The BYOD solution to school 1:1 technology implementation is a totally viable option, but it comes with a cost to all involved. Families have to shoulder the cost. This can be a very big ask, especially for families with more than 1 student at a school. Schools need to amp up their training and tech support to keep it afloat. It takes a lot of time and manpower (or in my case, womanpower) to get everything running smoothly. Teachers also have the added pressures of troubleshooting technology and integrating it effectively into their practice.
Can it be done? Yes, it can. I don't think I have it perfect by a long shot, but compared to a couple years ago, I am actually pretty proud of our progress. For those thinking of taking steps towards BYOD:
The 2017 Skype-a-thon event was my first dip into the world of Skype in the classroom and what fun it was! I worked with Year 6 students, who spoke with the services lead of Microsoft Australia and a Year 4 Class, who participated in our first Mystery Skype. Nothing like diving right into the deep end!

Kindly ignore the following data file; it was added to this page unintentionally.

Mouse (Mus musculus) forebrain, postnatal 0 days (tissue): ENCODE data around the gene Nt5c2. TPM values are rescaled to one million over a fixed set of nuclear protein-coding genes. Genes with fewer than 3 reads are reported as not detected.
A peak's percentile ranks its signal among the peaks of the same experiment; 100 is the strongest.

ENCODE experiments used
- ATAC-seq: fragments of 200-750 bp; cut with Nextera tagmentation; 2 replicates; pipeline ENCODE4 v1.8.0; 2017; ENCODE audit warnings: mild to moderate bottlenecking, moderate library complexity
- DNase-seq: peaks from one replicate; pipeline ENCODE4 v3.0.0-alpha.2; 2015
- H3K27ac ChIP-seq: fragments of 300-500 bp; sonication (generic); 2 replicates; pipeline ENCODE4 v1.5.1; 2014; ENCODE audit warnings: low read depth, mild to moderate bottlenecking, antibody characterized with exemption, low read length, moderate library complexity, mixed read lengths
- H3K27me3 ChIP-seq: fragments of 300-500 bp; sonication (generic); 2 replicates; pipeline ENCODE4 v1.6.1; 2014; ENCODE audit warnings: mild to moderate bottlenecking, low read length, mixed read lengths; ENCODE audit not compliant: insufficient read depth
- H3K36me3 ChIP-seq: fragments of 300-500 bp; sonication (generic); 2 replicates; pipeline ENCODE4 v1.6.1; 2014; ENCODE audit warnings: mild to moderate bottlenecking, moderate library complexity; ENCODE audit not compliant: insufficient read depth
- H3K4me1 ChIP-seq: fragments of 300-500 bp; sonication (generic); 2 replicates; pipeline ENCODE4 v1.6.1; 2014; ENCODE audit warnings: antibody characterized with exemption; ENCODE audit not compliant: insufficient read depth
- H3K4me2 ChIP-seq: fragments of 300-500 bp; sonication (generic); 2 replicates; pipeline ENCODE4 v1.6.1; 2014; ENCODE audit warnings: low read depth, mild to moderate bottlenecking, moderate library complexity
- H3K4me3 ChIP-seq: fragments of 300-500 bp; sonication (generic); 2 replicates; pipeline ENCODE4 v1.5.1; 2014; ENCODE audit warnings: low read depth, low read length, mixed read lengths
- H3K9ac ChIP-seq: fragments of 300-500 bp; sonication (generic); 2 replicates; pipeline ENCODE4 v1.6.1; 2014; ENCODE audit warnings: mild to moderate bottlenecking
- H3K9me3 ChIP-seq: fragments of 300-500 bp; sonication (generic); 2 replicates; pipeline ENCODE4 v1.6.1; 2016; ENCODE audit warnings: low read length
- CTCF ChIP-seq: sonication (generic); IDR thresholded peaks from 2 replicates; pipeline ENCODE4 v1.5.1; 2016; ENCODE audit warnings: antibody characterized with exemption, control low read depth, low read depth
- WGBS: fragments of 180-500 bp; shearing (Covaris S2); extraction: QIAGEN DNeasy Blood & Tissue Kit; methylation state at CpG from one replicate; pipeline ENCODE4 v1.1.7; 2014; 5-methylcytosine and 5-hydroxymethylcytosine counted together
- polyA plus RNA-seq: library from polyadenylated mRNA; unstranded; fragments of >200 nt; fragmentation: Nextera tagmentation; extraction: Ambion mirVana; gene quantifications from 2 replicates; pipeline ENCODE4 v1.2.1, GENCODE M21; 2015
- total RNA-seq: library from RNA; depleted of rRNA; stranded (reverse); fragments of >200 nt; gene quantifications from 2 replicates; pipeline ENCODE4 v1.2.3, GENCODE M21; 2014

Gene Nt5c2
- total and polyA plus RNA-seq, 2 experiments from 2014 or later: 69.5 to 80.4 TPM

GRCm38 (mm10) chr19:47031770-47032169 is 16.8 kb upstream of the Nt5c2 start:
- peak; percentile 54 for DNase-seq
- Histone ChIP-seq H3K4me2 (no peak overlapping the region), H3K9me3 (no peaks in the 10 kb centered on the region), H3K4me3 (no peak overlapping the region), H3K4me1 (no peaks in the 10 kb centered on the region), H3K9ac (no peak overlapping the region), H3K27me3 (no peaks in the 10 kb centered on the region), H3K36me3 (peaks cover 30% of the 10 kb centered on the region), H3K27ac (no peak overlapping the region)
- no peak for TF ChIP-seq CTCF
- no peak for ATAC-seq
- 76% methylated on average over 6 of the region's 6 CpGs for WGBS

Organising and running a Mystery Skype
In a larger class, there are certainly more roles that could be assigned, but this seemed to work once we go rolling. Also, extremely useful where printed signs to back up communication within the classroom and over the Skype call. Just a simple Yes, No and Please Wait, were very useful as we researched and responded to questions.
Learning to Ask Questions
A great tip I also learnt from Jonathon was to get the children thinking of questions that halved the search area. This really gets them using directional language, scale and landmarks. Students should always start large and work their way down to localised, more specific questions based on the responses on their opponent. For example:
Depending on how the local population is distributed, students acting as researchers may need to be finding out about states, suburbs, boroughs or councils. It's such a fun and authentic way for students to engage with Geography.
Find Out More